Miss Mary Eliza Scranton

Library service has been available to area residents since 1737 when the Four Town Library was founded serving Guilford (of which Madison was then a part), Killingworth, Old Lyme and Old Saybrook. In 1792 a local subscription library, the so-called "Farmers' Library", was established in East Guilford (Madison). The catalog of the library the following year lists about 260 volumes. During the 1860's, interest waned and the dwindling book collection was auctioned off to members.

However, in 1874 the East River Reading Room was opened and in 1878 the Madison Library Association was also organized. Membership was $1.00 a year; non-members could pay 5 cents per week per book. The collection was housed in various locations until 1895 when it was lost in a fire which destroyed the Boston Street School. Although there remained only 18 books, those in circulation at the time, within a year the Library Association was operating again in the corner of a local shoe store.

The inadequacies of this situation were resolved in 1900 when Miss Mary Eliza Scranton offered the Association the use of a new, completely furnished, library building which she had had built on the corner of Wall Street adjoining her family's old home. The offer was accepted, books moved in, and in 1901 the Association dissolved and the E. C. Scranton Memorial Library was incorporated.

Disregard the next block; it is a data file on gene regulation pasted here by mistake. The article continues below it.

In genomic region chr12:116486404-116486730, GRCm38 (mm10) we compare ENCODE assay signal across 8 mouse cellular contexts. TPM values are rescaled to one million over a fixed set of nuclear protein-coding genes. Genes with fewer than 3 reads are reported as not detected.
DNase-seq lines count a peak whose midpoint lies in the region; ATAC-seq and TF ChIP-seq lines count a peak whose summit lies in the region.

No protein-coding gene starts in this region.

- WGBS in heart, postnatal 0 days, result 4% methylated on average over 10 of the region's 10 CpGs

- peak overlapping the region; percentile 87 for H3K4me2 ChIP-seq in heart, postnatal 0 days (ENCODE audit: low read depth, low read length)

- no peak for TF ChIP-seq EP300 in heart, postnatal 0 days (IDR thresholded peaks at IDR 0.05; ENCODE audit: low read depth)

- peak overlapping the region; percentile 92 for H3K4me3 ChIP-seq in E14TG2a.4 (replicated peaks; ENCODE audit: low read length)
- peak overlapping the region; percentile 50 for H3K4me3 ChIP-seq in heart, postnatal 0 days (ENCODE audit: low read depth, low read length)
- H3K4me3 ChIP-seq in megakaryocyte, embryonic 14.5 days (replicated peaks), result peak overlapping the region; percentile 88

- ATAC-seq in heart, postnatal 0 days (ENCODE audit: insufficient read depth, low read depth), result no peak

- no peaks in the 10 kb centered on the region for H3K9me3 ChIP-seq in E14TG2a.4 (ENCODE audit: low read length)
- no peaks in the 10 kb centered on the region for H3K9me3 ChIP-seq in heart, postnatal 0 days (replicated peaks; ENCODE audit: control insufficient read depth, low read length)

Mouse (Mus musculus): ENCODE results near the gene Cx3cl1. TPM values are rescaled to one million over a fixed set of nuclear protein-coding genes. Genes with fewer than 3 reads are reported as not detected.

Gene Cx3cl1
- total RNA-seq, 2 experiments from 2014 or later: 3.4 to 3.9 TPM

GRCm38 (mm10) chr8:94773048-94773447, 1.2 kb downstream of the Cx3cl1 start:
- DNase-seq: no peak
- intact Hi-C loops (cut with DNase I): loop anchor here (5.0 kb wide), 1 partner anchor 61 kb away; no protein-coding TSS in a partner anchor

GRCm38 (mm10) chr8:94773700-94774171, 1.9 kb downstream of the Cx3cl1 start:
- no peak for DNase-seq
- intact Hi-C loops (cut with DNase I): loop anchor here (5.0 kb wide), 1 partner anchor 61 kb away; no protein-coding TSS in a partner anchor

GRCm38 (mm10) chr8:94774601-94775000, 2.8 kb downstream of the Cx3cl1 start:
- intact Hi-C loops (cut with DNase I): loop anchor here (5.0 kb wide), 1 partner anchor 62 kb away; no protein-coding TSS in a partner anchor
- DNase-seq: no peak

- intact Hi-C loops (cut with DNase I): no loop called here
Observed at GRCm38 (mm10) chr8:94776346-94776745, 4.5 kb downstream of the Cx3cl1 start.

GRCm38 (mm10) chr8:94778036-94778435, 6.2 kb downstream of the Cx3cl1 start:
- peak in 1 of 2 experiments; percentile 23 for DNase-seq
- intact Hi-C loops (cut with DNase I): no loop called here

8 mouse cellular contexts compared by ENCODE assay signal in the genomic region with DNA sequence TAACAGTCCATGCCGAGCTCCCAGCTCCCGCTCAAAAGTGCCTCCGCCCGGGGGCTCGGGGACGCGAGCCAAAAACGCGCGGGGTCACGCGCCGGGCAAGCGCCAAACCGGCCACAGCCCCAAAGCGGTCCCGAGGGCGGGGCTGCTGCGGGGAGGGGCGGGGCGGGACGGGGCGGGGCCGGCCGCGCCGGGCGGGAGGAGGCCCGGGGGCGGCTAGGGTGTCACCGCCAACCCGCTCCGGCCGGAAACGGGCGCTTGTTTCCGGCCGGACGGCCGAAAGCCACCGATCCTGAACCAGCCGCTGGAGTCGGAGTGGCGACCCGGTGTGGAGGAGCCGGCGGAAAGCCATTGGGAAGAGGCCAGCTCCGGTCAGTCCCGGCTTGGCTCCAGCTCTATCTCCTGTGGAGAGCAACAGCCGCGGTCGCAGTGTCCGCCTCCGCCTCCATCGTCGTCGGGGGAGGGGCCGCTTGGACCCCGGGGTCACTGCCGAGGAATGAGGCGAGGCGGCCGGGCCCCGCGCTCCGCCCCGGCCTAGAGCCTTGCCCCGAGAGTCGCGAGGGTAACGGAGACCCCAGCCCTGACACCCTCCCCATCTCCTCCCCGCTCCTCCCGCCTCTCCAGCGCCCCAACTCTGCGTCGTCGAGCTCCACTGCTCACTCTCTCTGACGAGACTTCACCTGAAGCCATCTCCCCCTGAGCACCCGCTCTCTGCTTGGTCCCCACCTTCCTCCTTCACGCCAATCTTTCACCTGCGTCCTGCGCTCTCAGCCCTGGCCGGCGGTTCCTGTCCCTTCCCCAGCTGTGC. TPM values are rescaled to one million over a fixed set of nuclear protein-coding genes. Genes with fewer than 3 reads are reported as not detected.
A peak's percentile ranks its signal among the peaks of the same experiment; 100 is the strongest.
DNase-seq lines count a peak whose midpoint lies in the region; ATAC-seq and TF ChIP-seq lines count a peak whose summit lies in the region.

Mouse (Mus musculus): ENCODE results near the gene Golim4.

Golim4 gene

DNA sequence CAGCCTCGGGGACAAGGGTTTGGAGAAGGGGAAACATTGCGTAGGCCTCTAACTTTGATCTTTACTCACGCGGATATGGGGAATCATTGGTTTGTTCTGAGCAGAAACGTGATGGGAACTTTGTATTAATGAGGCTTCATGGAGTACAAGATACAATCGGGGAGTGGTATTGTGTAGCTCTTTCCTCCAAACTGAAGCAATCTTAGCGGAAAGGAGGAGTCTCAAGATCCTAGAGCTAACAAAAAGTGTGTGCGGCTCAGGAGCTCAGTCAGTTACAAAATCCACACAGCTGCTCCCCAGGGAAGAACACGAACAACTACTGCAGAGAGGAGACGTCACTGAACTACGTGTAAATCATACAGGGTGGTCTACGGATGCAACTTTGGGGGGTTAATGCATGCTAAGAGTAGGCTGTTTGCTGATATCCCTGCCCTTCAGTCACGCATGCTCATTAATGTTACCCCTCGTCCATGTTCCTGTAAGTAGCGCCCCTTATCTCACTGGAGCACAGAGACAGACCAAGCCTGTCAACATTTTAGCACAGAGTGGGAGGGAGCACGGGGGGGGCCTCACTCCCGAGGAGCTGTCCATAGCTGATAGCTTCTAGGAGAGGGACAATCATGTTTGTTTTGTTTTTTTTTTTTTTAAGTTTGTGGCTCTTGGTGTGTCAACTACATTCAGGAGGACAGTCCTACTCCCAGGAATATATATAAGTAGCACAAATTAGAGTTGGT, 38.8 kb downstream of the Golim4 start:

The building was designed by Henry Bacon, an eminent New York architect who later designed the Lincoln Memorial. A New York firm of "contracting designers" were in complete charge of the architecture, construction, decorations and furnishings, the total cost of which was about $30,000. This original structure is the front section of the present building.

Miss Scranton offered the position of librarian to Mary L. Scranton with the condition that she first acquire the necessary training. The library's benefactress also gave annual gifts of $1500 which increased slightly through the years until 1913 when she established a trust fund of $56,875, the income to be used for library expenses. At this time Miss Scranton also deeded the building and grounds to the corporation.

The town, in 1900, had declared the newly formed association to be a free town library and agreed to contribute $100 annually for expenses. This continued until 1949 when the town gave $600 to meet rising expenses for which income from endowments was inadequate.

By the 1960's the building had become outmoded and crowded. The book collection had swelled from the original 1200 volumes to about 40,000 in 1965. To meet adequately the demands of a rapidly growing population, the board successfully raised $126,195.00 for a two story wing and the renovation of the original building. Over $100,000 of this amount consisted of donations. The state granted the library $12,500, and the remaining $12,000 came from library reserve funds.

In 1971 the Library Board, in its request for support from the town to bring the collection up to state standards by 1975, pledged to raise a minimum of one-third of the annual book budget through its own efforts. The Library Ball and the annual Book Fund Drive are two major money raising efforts that originated at this time. As a result of these efforts the library's collection was drastically increased. The Parade of Parties, a community wide effort to host many types of parties raising funds for the Library, started in 2001.